Enterprises that have successfully managed to cultivate a data-driven culture have the potential to reap a throng of benefits. This can be anything from a better understanding of data value to its role in decision-making while measuring outcomes across the board.

As a result, companies must strive to develop a data-driven culture to remain competitive in this fast-paced global economy.

According to McKinsey Global Institute, data-driven businesses that are able to collect, process, and analyze data in real-time are able to make better decision. Further, when your processes are data-driven, there is a 6 times greater likelihood of customer retention, 23 times greater likelihood of customer acquisition, and 19 times greater likelihood of profitability.

Those numbers are staggering and reinforce the importance of big data in big enterprise. But cultivating such a culture isn’t an easy task for most companies. Especially if you’re just beginning to incorporate data throughout your strategy and business processes, this will be even harder to instill within the organization.  

Further, there may be instances where employees are not that tech savvy and therefore face challenges in embracing data-driven methodologies.

So how does one go about building a data-driven culture within an organization?

The Foundation Must be Built on High-Quality Data

To get everyone on board, you must first give your employees a good reason to trust your data. So it all starts with the quality of your data as uncertainty will make people reluctant to rely on data. This is where a data scientist can jump in and make a difference.

Data scientists aren’t just number crunchers, they’re professionals who do so much more. Good data comes from good management, so your data scientists should know it inside out.

The ETL (Extract, Transform, Load) should have processes to perform data cleansing and integrity rule checking. Further, Master Data Management (MDM) must be included for dimensions of gathering data from multiple sources and referential integrity. It should also be evaluated each time data is loaded.

Businesses need to leverage the data analytical skills of the data scientists to build robust data quality metrics (aka Key Data Indicators (KDIs)). This can then be used to educate the workforce about how your data measurement methods actually work.

Talk about Data Analytics in Each Stakeholder's Language

Not everyone within your organization is going to understand data analytics, as a result, it’s a good idea to get someone on board who can explain it without all the industry jargon.

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You can also adapt the rhetoric to suit the department and explain how data analytics can enhance the processes within that department.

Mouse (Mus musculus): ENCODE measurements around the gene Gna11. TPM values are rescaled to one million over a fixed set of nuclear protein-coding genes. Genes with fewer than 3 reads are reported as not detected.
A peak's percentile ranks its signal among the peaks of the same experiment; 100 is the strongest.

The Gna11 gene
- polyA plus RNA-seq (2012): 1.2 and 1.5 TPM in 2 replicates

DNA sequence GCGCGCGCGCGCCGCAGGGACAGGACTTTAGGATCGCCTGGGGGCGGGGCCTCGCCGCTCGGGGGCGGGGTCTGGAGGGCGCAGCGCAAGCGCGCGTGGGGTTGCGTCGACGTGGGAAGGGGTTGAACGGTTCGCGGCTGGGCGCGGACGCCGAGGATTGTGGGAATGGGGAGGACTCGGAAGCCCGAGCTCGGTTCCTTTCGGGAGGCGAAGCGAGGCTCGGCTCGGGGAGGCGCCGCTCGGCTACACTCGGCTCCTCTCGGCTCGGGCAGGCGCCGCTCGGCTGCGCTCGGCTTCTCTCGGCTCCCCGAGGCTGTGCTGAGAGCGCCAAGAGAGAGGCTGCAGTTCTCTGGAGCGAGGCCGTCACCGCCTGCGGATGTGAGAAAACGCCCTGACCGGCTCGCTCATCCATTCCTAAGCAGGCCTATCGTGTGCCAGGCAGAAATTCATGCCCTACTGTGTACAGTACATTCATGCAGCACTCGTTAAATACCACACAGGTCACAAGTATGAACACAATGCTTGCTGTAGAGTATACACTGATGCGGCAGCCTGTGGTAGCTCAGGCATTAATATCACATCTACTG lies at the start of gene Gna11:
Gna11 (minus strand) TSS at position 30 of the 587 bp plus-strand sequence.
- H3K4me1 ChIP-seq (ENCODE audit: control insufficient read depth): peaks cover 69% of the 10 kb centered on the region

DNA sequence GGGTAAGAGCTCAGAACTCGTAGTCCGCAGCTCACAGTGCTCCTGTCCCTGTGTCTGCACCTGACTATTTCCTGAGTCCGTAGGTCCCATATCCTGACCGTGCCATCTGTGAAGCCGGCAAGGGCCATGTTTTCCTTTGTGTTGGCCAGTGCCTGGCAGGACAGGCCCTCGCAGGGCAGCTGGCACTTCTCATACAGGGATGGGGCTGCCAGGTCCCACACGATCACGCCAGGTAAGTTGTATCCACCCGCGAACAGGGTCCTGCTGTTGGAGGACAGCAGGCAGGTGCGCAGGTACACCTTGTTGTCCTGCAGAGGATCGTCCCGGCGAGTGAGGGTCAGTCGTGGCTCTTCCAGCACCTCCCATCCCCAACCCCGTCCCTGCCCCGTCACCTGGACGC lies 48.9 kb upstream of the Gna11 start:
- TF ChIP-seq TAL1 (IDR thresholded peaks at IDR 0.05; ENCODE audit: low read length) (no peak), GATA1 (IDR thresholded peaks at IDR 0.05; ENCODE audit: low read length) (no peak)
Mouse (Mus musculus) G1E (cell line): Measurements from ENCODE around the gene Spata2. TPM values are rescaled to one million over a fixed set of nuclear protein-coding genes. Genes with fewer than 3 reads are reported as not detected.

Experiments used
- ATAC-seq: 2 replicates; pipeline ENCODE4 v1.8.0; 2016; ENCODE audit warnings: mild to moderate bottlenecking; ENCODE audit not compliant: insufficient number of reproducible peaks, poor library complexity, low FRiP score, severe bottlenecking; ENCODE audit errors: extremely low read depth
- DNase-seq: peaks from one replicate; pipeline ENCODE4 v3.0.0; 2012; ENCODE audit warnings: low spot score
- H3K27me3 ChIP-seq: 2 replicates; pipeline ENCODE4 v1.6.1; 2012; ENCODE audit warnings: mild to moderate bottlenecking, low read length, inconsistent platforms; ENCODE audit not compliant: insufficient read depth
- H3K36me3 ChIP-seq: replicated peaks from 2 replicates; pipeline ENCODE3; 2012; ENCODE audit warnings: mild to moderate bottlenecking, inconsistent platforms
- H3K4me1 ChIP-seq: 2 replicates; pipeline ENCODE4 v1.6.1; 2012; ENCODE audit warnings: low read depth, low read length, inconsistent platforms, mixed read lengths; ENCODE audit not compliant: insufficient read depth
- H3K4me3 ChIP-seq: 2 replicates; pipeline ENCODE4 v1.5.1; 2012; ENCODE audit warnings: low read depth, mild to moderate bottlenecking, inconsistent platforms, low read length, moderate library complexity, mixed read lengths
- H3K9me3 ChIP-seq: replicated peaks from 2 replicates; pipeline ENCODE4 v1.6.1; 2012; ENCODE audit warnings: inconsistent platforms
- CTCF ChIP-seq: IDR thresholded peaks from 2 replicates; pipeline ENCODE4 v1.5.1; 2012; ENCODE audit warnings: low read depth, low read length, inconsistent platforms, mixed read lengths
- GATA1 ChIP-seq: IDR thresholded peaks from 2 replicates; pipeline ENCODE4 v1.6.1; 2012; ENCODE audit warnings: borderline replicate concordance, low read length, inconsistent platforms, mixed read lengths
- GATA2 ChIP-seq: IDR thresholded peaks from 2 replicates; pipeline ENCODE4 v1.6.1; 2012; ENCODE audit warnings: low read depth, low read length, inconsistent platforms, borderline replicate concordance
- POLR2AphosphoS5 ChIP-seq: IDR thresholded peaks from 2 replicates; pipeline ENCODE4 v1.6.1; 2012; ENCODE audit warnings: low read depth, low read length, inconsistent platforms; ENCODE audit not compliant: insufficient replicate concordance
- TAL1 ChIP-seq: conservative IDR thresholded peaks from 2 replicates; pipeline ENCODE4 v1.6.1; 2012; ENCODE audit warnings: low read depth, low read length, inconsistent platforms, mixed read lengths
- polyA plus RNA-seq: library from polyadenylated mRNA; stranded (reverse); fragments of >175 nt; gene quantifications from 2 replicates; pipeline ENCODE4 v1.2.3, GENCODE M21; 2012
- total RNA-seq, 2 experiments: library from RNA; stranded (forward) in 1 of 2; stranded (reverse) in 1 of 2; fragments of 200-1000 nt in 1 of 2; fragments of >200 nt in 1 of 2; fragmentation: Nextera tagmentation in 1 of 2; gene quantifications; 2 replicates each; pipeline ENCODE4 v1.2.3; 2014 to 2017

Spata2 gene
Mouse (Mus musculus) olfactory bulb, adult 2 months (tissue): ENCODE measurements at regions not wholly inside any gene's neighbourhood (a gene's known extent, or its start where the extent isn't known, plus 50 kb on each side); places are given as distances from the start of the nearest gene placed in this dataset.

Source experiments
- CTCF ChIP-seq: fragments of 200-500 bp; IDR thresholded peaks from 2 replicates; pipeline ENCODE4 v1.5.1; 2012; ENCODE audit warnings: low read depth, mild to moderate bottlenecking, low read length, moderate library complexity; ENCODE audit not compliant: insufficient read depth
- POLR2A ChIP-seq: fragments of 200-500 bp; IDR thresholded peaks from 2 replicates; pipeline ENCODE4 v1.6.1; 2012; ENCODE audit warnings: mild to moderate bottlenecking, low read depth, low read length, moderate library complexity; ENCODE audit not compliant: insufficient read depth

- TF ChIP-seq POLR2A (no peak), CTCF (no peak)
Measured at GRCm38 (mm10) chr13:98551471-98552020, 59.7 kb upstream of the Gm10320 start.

Words like “analytics” and “data” may not mean anything to a lot of people. Further, these words might even have a negative bias when it comes to certain individuals. So it’s always better to communicate with staff across the board in language that’s more suitable and easier to understand.

Give Data Power

Data credibility comes from the power it has over a company. So think about it like an organizational leader or manager that has power over staff to make things happen.

Although data is never going to possess any real power, it can both wield coercion power and reward. I’m not in the business of promoting the utilization of coercion, but it can be as effective as reward.

In my experience, using measurement as a means to reward staff for desired behavior makes a big difference. It can essentially help build credibility pretty quickly. It can also create a sense of urgency to incorporate data analytics in vital business processes.

Build Empowerment

To make this really work, you need to build a coalition with the leadership. Everyone in a position of power needs to be on board with building a data-driven culture. Once you have that, you can work on developing your vision and communicating that vision with your employees.

Further, your staff will need to feel comfortable with raising concerns about how the data is being leveraged. This is important to identify and tackle any obstacles that may pop up down the road, head on.

All staff concerns should be reviewed, considered and addressed if real change is to take place. So ensure that processes are in place to enable employee empowerment.

At the end of the day, data can only take your business so far, the real drivers are your employees!

Short-Term Wins are Important

Once you have your employees using data analytics to drive businesses process, you’ll have to work on maintaining this organizational cultural change. One way to do this is to savor the success of winning projects. Further, you should also recognize the efforts that lead to that success.

It’s a good idea to tackle the easy projects first as it won’t require heavy investment of capital or staffing resources. Further, these projects will have the added benefit of a shorter life cycle.

As a result, it will be easier for project managers to define specific objectives and goals that can gain momentum and foster a sense of accomplishment.

With each data-driven success story, leaders within the organization should keep seeking out other opportunities to solidify data as an asset to the business.

And what's your take on this?

Andrew Zola is a freelance writer, designer, and artist working in branding and marketing for over ten years. He is a contributor to various publications with a focus on new technology and marketing.

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